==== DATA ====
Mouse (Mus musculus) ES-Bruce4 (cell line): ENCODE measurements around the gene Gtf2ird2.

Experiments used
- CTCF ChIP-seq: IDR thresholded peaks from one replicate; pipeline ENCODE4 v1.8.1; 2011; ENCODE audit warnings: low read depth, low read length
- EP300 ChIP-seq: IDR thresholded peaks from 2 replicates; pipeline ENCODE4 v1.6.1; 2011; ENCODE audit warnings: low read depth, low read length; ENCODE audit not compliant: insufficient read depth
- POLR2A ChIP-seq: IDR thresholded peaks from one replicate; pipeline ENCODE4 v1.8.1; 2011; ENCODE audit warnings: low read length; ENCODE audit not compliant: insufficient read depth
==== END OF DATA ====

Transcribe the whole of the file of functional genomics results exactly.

Mouse (Mus musculus) ES-Bruce4 (cell line): ENCODE measurements around the gene Gtf2ird2.

Experiments used
- CTCF ChIP-seq: IDR thresholded peaks from one replicate; pipeline ENCODE4 v1.8.1; 2011; ENCODE audit warnings: low read depth, low read length
- EP300 ChIP-seq: IDR thresholded peaks from 2 replicates; pipeline ENCODE4 v1.6.1; 2011; ENCODE audit warnings: low read depth, low read length; ENCODE audit not compliant: insufficient read depth
- POLR2A ChIP-seq: IDR thresholded peaks from one replicate; pipeline ENCODE4 v1.8.1; 2011; ENCODE audit warnings: low read length; ENCODE audit not compliant: insufficient read depth